It’s a good time for a dog.
Or is it?
I asked three friends to be dog references for me. One enthusiastically stepped up to the plate and easily won over the doggie rescue folks. They loved her so much it was scary.
But the other two friends independently called me and begged me not to get a dog.
They are too nice to say, “Madness, you don’t like dogs. You don’t even like my dog!” Or “Madness, you are a neat freak and would lose your mind if your dog ever smelled or messed up your furniture.”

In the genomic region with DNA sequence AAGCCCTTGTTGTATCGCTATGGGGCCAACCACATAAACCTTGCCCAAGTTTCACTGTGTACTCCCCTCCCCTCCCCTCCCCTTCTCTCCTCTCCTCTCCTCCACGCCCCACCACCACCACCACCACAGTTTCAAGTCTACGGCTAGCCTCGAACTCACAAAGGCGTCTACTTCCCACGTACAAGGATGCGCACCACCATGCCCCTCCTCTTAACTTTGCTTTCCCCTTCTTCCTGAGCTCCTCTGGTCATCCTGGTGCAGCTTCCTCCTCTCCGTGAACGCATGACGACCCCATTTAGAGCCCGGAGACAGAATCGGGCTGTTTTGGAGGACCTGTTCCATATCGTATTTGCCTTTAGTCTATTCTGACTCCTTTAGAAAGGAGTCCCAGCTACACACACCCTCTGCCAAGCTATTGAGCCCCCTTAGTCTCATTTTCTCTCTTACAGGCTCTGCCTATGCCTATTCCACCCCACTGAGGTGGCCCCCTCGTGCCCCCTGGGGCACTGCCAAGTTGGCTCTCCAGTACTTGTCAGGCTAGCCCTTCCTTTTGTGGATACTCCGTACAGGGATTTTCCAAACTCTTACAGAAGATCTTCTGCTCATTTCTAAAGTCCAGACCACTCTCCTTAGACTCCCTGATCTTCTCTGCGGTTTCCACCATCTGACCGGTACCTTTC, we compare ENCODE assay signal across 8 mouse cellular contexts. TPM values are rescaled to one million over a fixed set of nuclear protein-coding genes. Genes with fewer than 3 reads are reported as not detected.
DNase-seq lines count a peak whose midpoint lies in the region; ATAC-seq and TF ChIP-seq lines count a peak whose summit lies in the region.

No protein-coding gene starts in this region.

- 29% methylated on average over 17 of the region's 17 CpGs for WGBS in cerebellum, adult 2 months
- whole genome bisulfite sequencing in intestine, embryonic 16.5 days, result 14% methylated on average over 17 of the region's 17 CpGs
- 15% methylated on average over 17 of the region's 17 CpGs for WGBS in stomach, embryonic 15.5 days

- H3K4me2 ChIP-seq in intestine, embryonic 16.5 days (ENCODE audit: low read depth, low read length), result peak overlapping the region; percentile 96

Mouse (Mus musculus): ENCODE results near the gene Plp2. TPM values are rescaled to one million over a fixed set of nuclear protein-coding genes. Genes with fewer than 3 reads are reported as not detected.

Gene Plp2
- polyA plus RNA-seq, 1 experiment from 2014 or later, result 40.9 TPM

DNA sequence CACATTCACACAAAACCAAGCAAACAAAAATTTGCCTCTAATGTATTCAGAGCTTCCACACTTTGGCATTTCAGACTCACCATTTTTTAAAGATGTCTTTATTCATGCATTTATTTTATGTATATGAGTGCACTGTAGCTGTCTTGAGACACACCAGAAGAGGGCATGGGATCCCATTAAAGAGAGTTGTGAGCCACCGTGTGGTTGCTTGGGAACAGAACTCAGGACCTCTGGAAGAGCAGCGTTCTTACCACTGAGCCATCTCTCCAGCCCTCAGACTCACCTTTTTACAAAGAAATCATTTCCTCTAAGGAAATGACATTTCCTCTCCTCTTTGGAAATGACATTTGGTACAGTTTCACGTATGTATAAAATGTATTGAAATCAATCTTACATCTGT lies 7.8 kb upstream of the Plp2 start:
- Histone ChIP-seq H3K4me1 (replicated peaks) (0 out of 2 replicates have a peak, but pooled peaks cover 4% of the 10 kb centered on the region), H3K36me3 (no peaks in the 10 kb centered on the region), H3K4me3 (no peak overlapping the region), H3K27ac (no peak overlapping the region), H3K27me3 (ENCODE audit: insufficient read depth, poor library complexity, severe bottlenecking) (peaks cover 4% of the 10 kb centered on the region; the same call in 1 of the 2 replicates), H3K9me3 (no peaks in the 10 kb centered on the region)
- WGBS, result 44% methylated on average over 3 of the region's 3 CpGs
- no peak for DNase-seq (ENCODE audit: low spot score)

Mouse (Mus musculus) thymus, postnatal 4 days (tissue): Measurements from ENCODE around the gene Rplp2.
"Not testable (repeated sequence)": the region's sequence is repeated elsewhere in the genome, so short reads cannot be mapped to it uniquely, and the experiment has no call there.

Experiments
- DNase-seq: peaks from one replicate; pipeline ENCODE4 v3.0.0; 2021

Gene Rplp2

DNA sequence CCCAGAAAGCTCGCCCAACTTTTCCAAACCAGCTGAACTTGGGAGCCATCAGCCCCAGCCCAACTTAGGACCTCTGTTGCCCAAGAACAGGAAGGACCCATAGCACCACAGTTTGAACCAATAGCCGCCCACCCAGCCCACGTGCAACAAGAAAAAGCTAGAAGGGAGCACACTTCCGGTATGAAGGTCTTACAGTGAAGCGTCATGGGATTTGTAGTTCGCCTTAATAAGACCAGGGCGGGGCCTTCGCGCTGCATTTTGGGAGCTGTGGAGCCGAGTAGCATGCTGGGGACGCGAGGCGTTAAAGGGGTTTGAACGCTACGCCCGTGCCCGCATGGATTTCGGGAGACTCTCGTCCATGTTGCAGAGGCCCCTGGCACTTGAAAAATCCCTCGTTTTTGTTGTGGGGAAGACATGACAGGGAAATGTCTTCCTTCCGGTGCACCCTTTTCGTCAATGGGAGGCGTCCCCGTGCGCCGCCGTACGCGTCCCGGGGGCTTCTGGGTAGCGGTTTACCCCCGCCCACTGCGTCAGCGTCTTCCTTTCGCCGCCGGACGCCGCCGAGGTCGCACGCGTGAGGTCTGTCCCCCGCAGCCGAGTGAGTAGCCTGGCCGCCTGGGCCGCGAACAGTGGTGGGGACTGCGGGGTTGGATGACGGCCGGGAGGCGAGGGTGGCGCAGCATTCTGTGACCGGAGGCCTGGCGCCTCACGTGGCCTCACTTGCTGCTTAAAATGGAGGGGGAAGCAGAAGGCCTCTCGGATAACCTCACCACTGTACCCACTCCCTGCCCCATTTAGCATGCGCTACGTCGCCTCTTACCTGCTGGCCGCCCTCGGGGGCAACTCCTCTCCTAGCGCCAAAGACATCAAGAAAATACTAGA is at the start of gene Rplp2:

Instead, they said, “This is your time to shine! You’re finally relaxed and happy! A dog will keep you chained to the house, and you need to get out there!” (Or something to that effect.) One bluntly told me that she was a stay at home mom, and even she needed her husband’s help at night with the dog. Then she started describing her dog’s “delicate stomach” and I imagined all my future rugs soiled and destroyed. My other friend asked me what I would do on my rare nights off from the kids: “What about the time when you went to work, got your hair cut, and then met me for drinks? You couldn’t have done that if you had to go home to walk a dog,” she pointed out. And then the first friend reminded me that dog walkers around here charge something like $25 a visit. I cringed. I could buy a lot of wine for $25 a day!